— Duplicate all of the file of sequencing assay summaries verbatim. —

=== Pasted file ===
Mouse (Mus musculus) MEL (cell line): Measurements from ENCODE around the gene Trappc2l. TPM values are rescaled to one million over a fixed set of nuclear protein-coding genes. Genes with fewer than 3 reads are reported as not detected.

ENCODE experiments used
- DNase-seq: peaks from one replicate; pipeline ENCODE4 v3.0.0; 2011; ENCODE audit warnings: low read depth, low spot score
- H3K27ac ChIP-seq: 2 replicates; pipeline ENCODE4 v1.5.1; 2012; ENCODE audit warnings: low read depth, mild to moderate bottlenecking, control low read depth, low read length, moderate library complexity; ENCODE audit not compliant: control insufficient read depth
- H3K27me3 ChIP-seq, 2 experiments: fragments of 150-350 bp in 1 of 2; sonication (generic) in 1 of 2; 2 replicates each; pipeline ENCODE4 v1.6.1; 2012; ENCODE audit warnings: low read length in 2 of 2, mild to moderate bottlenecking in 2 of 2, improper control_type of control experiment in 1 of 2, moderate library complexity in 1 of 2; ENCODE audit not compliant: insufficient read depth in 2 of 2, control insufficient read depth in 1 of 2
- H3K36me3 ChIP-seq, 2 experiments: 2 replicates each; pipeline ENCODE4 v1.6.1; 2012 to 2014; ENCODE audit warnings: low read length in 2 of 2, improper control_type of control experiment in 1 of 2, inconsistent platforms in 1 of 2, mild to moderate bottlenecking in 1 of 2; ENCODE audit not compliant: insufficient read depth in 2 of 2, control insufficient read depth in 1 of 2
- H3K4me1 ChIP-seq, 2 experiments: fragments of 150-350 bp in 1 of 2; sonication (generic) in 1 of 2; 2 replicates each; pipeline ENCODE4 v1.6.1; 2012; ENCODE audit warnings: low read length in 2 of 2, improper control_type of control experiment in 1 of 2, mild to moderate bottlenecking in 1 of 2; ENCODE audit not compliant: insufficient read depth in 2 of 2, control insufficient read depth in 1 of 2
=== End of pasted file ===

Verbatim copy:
Mouse (Mus musculus) MEL (cell line): Measurements from ENCODE around the gene Trappc2l. TPM values are rescaled to one million over a fixed set of nuclear protein-coding genes. Genes with fewer than 3 reads are reported as not detected.

ENCODE experiments used
- DNase-seq: peaks from one replicate; pipeline ENCODE4 v3.0.0; 2011; ENCODE audit warnings: low read depth, low spot score
- H3K27ac ChIP-seq: 2 replicates; pipeline ENCODE4 v1.5.1; 2012; ENCODE audit warnings: low read depth, mild to moderate bottlenecking, control low read depth, low read length, moderate library complexity; ENCODE audit not compliant: control insufficient read depth
- H3K27me3 ChIP-seq, 2 experiments: fragments of 150-350 bp in 1 of 2; sonication (generic) in 1 of 2; 2 replicates each; pipeline ENCODE4 v1.6.1; 2012; ENCODE audit warnings: low read length in 2 of 2, mild to moderate bottlenecking in 2 of 2, improper control_type of control experiment in 1 of 2, moderate library complexity in 1 of 2; ENCODE audit not compliant: insufficient read depth in 2 of 2, control insufficient read depth in 1 of 2
- H3K36me3 ChIP-seq, 2 experiments: 2 replicates each; pipeline ENCODE4 v1.6.1; 2012 to 2014; ENCODE audit warnings: low read length in 2 of 2, improper control_type of control experiment in 1 of 2, inconsistent platforms in 1 of 2, mild to moderate bottlenecking in 1 of 2; ENCODE audit not compliant: insufficient read depth in 2 of 2, control insufficient read depth in 1 of 2
- H3K4me1 ChIP-seq, 2 experiments: fragments of 150-350 bp in 1 of 2; sonication (generic) in 1 of 2; 2 replicates each; pipeline ENCODE4 v1.6.1; 2012; ENCODE audit warnings: low read length in 2 of 2, improper control_type of control experiment in 1 of 2, mild to moderate bottlenecking in 1 of 2; ENCODE audit not compliant: insufficient read depth in 2 of 2, control insufficient read depth in 1 of 2